Griffin Luce was definitive on what he wanted to see out of his team this weekend.
“We’re just not gonna let them have the puck,” the sophomore defenseman said. “We’re gonna play with the puck in their end and when they do get the puck we’re gonna shut them down early.”
Luce is reiterating a sentiment that has been ever-present for the Michigan hockey team (2-4-2 Big Ten, 6-6-2 overall) – give a hard-nosed and swift defensive performance that translates into a powerful offensive front.
However, this hasn’t happened recently, as evidenced by their forfeiture of eight goals against Ohio State last weekend. The Wolverines have one more chance this calendar year to reverse a recent skid, and it will come this weekend against Michigan State (1-6-1, 7-8-1).
In terms of Big Ten rankings, the Spartans are the one team slated below Michigan, and the pair – alongside Ohio State – look up at a conference headlined by No. 4 Notre Dame.
“As much as we’ve played maybe inconsistently, we’re right in the thick of things,” said Michigan coach Mel Pearson. “This is a huge weekend. If we can string together a couple real good games and we’re right in the thick of things in the Big Ten.”
The Wolverines and Spartans face off at Yost Ice Arena on Thursday, but travel to East Lansing on Friday for their first home-and-home set of the year.
Coming off an exhibition win earlier this week against the U-18 U.S. National Development Team Program, Michigan was able to notch a week of much-needed practice.
“I definitely think we’ve used it to our advantage,” Pearson said. “I think having that game was very important. … We got to work on our power play, our special teams and some other things.”
The special teams practice will likely come into play heavily against the Spartans. Compared to Michigan State’s .203 conversion percentage on power-plays, the Wolverines’ is just .164.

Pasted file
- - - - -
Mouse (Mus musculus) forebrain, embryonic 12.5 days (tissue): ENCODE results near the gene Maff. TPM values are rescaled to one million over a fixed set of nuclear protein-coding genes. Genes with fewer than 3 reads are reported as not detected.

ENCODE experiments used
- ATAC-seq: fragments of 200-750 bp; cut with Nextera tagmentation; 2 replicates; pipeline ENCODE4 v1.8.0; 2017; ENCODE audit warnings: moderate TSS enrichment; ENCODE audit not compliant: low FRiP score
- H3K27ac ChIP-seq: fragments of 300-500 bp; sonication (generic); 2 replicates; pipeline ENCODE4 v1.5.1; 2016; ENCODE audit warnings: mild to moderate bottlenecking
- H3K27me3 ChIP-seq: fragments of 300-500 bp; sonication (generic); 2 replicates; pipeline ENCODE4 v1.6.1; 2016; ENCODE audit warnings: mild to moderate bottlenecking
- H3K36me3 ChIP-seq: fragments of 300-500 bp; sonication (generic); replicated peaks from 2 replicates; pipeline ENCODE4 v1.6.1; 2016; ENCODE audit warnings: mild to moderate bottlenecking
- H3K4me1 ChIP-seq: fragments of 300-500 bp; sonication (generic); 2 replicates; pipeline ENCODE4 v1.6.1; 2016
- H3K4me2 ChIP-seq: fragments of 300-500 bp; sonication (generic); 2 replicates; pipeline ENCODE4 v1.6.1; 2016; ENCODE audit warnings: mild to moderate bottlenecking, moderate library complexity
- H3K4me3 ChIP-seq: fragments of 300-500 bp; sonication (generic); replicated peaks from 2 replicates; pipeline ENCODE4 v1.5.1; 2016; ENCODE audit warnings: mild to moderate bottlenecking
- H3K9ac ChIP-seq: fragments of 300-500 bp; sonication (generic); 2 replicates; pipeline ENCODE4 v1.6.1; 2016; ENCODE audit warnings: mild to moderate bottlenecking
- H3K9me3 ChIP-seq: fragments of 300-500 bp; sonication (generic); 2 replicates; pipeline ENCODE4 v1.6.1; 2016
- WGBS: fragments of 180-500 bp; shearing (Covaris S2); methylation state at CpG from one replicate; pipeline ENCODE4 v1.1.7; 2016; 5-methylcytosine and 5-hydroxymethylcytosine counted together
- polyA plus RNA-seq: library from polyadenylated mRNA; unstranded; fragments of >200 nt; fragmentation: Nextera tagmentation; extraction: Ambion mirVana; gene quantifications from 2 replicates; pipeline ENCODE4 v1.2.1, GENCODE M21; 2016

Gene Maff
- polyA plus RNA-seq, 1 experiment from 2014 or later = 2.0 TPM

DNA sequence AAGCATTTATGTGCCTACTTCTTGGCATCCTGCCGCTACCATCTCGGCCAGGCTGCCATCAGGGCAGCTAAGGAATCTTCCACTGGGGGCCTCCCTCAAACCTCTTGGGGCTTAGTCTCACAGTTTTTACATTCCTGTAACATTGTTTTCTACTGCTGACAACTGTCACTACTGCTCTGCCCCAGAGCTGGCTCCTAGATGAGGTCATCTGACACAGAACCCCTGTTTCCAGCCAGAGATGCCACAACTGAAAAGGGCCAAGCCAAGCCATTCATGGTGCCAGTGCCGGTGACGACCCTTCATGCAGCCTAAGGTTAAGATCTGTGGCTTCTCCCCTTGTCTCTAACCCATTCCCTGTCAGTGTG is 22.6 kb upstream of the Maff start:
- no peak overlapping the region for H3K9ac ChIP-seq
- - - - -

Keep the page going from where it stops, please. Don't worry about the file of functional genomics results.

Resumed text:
Forwards Mitchell Lewandowski, Taro Hirose and Patrick Khodorenko have tallied 49 points thus far, making the Spartans’ leading line enemy number one for the Michigan defense.
“I think we’ll play strength against strength,” Pearson said. “We think we have three lines that can play against them and do a good job. … Obviously we’ll make our players aware of them, but I think the best way to shut a line down like that is to force them to play without the puck.”
The Wolverines are no stranger to this type of first-line brilliance, though. Senior forwards Dexter Dancs and Tony Calderone, alongside junior forward Cooper Marody, have been present in every discussion of the Michigan offense.
The trio has combined for 47 points so far this season, but following a standstill performance at Ohio State in which the Wolverines were swept at home, Pearson decided it would be time for a change.
While the Wolverines’ leading line is expected to remain intact, by switching Calderone and sophomore forward Will Lockwood for the matchup against the USNDTP, Pearson proved that those efforts for versatility were feasible.
“We experimented with a couple things this weekend,” Dancs said. “I think mine’s staying together so I think it’ll be good for us, we’ve had some success but the last few games we haven’t been as good as we were in previous weekends.”
While Michigan may have a slightly better conference record, the Wolverines must avoid defensive lapses to keep the Spartans’ offense at bay.